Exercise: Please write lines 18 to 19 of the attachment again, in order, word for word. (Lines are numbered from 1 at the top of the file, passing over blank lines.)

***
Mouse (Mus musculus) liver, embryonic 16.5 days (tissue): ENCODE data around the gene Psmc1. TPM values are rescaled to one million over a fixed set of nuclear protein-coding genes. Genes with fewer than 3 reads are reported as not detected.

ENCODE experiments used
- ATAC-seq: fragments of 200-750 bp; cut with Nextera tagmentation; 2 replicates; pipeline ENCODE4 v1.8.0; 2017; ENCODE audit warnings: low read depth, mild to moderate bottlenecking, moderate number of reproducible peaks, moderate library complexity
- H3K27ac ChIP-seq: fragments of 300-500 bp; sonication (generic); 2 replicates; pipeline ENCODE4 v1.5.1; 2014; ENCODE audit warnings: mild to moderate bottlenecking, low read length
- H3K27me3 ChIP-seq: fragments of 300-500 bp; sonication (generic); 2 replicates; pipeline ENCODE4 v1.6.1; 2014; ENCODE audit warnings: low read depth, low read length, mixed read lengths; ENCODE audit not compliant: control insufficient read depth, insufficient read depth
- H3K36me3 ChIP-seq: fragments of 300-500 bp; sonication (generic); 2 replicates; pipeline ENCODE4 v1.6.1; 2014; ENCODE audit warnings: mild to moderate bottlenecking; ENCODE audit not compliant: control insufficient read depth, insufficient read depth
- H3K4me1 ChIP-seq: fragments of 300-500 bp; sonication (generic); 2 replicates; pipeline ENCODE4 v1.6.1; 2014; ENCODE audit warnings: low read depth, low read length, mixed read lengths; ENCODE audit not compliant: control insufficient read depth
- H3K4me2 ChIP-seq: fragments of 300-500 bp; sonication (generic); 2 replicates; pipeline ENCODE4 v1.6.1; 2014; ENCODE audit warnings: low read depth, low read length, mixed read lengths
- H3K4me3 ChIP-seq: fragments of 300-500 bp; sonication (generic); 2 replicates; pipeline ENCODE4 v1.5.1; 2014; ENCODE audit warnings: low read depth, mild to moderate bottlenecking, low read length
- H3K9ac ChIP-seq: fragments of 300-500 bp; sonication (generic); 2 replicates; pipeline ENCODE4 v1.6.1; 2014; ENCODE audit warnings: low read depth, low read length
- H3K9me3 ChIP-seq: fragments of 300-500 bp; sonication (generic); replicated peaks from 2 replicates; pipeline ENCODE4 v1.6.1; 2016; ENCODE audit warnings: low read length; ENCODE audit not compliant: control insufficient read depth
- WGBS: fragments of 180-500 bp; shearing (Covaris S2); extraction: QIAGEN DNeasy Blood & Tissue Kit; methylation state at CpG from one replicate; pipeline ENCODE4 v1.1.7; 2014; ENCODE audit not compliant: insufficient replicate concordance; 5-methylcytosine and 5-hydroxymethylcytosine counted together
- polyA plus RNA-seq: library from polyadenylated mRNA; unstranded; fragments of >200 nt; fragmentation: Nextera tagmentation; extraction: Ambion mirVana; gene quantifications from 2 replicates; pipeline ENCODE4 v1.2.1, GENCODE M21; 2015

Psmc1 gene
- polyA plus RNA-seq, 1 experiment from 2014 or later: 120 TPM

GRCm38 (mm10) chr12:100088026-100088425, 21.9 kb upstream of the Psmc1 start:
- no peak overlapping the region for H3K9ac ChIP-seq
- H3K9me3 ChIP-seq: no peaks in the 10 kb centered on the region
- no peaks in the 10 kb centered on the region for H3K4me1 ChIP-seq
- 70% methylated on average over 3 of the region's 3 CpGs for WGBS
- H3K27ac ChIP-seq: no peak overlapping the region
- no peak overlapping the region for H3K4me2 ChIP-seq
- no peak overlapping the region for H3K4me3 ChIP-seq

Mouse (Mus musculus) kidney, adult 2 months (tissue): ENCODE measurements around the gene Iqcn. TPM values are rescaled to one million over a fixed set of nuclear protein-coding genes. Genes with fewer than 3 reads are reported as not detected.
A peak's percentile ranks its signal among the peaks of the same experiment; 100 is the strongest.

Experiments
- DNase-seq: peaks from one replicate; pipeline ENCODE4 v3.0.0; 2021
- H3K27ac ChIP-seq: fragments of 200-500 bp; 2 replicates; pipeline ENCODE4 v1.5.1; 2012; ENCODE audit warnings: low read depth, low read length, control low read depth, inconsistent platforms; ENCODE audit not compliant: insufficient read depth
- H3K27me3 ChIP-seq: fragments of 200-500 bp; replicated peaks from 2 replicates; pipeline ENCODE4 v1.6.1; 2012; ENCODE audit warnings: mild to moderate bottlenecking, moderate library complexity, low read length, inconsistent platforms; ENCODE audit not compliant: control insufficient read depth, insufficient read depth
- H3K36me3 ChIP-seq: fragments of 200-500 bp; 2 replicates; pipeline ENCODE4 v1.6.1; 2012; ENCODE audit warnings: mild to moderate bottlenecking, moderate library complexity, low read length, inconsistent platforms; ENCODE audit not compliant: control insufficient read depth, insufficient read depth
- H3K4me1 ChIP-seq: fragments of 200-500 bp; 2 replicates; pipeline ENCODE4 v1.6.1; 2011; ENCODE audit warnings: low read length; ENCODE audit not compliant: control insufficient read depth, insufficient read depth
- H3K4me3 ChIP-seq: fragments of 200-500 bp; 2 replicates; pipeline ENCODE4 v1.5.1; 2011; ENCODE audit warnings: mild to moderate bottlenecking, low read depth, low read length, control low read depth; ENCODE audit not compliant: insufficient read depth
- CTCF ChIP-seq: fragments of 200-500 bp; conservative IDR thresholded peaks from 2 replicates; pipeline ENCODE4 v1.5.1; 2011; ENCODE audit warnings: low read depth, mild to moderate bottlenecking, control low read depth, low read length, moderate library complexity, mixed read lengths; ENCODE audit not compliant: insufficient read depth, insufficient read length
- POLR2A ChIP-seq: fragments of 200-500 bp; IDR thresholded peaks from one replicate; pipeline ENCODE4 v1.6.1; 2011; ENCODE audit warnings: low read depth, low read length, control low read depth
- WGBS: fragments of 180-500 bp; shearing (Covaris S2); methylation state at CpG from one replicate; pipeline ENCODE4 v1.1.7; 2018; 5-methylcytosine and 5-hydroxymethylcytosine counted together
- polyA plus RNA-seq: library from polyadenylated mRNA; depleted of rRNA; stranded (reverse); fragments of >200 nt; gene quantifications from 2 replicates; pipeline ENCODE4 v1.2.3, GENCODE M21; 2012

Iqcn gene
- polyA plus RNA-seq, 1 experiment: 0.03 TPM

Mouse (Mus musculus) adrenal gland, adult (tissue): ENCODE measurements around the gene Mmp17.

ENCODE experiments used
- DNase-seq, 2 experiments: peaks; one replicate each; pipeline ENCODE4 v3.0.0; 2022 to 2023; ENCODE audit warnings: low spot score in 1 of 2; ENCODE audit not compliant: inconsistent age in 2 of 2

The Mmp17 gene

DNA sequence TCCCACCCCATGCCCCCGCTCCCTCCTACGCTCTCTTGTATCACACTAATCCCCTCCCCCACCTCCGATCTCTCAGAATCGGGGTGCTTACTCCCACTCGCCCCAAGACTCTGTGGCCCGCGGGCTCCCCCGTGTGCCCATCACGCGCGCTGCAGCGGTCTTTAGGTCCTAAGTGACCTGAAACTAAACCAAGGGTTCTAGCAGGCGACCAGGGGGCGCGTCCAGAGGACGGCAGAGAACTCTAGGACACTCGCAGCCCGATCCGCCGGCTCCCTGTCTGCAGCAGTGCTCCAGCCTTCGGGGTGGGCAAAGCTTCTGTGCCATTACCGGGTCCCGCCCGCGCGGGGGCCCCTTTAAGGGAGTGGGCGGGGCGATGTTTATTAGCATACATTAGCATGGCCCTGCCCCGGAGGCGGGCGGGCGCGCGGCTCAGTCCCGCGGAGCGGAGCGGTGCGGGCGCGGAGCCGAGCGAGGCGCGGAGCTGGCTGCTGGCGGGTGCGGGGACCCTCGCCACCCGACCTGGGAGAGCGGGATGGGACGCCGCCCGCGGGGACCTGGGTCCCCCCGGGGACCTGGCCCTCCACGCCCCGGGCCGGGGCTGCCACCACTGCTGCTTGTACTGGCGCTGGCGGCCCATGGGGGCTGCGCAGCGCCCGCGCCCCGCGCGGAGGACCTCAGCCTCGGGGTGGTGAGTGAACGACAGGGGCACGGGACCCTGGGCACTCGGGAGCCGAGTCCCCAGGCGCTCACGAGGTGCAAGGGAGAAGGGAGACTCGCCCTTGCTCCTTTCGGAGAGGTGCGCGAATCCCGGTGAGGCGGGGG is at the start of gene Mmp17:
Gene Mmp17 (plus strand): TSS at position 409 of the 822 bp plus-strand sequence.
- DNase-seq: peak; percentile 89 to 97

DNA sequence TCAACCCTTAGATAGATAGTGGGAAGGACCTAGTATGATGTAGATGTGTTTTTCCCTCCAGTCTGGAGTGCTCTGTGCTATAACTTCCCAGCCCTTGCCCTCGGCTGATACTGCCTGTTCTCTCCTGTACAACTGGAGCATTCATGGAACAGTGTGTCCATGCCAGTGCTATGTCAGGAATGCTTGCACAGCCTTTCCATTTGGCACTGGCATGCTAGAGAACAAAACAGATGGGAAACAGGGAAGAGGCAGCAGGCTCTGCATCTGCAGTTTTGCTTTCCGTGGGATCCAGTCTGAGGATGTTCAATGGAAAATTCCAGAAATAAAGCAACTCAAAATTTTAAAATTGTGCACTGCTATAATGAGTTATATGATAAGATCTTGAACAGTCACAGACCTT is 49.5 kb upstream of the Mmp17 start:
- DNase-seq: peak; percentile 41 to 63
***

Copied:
- H3K9me3 ChIP-seq: no peaks in the 10 kb centered on the region
- no peaks in the 10 kb centered on the region for H3K4me1 ChIP-seq